We then move into the 20th Century and the beginnings of the “isms”: Surrealism, Cubism, Fauvism, Futurism, right before and into WWI. There is an exquisite self-portrait of Frida Kahlo with her pet monkey. Frida was considered outside the mainstream and appreciated by insiders for many years. Her fame increased considerably when feminists rediscovered her and she became a kind of saint for outspoken political, social and sexual beliefs and practices. Her painting is bold, yet delicate, the steamy tropical foliage and exotic pet perfectly complimenting her boldly direct self-portrait. Most people have only seen her work on all the Frida calendars and coffee mugs: it’s a real treat to see one of the original paintings.
These earlier paintings tend to use the exterior world as subject matter and then translated the outside world through the lens of the individual. After WWII the art world moved from Paris to New York City and the subject matter moves to the interior world. Abstract Expressionism, already in the works with Wassily Kandinsky, becomes the new style. It’s all about expression: Color as expression, brush strokes as expression, spilling it (literally) all over the canvas. Some practitioners are intuitive such as Jackson Pollock, known for “action” painting. Others appear spontaneous, but their work is actually planned and considered, not necessarily in the more traditional academic process of preliminary sketches, though Frans Kline and Willem De Kooning referenced sketches.
After World War II the rebellion of artists is not just about rejecting representational subject matter or supplanting the exterior world with the interior world of the artist, it’s at times a reaction to the gallery and museum system and its entanglement with money and success. Clifford Still is an example of an artist who rebelled from this kind of Capitalist co-option. This early Abstract Expressionist, whose large, dynamic work,
“Exhibit 1957-D No. 1,” is represented here, despised the formal art world and would not sell to many museums or galleries. Yet, because this painting was purchased sight unseen by Seymour H. Knox, Jr. for the Albright Knox Gallery, a grateful Still later gave 31 of his paintings to the museum since it had shown the courage to commit to the development of one artist’s work without concerning itself with marketplace values of the art world.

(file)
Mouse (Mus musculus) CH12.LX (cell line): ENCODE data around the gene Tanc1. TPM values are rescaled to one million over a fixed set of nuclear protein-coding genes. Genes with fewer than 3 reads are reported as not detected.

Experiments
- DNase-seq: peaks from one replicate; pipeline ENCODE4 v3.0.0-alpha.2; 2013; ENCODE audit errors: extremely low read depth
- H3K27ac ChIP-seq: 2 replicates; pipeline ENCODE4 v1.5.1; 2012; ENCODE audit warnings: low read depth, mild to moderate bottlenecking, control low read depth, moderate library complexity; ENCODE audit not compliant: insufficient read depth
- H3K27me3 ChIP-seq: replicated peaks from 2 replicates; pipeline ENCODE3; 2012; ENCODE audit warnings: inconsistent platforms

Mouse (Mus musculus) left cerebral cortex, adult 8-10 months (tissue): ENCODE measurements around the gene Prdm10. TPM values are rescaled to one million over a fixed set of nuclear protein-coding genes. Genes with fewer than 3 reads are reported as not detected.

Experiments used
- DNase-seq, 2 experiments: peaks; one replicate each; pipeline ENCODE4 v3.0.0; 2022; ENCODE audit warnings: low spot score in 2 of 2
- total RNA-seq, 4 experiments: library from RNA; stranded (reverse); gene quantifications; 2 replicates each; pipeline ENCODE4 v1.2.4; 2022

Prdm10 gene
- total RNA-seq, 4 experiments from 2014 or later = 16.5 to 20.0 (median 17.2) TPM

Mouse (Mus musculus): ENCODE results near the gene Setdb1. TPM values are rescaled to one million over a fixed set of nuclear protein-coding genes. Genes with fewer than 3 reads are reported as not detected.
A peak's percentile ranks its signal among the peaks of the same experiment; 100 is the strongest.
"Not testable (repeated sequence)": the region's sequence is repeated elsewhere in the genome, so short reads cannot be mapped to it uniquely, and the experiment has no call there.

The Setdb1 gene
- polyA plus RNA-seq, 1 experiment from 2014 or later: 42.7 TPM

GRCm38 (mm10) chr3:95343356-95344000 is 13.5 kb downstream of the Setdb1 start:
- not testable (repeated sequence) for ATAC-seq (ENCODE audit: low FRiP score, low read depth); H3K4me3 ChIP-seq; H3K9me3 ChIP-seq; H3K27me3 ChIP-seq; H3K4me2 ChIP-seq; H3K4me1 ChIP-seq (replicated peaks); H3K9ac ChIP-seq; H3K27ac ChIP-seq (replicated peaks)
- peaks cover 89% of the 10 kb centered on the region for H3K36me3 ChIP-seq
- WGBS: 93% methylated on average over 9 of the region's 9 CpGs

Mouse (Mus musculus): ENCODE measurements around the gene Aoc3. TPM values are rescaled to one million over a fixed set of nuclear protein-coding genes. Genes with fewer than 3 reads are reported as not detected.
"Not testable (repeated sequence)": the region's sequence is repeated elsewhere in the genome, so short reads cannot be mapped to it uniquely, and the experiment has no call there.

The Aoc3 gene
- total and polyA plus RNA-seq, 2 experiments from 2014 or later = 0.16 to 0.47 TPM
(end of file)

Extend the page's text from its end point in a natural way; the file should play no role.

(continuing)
The show moves on to the pre-minimalistic, connoisseur-appreciated work of Agnes Martin and Anne Truitt, their quietness contrasted to the loud Pop Art, such seminal works as the Andy Warhol Soup cans, and Roy Lichtenstein’s comics-inspired “Red and Yellow.” But as this survey show moves closer to today, it gets progressively more diffuse. Why do so many viewers just walk right through the later rooms in minutes after spending much longer looking at the previous works? By now Abstract Expressionism is more accepted, if nothing else because of its scale and the energy; viewers can respond to the dynamic quality of the brush strokes, the dramatic compositions and the vibrating colors. But there is less to unify the post-modern work and it can become a compendium of techniques, materials, philosophies — perhaps too much to absorb or even begin to appreciate in a single visit.
Personally, I like the Grace Hartigan work, and formally, I can see and appreciate the connections between Francis Pierce’s little plexi piece (luminescent and lovely) and Mark Rothko‘s orange and yellow painting. Still, while the later rooms represent many key innovations of the 20th century and while I appreciate them historically and perhaps even culturally, this is where a survey show like this starts to get dicey. The artists may still seek to challenge but the long curve of that rebellion, ism by ism by ism, begins to lose some of its punch.
Van Gogh to Pollock: Modern Rebels Masterworks from the Albright-Knox Art Gallery, runs through September 20 at the Milwaukee Art Museum.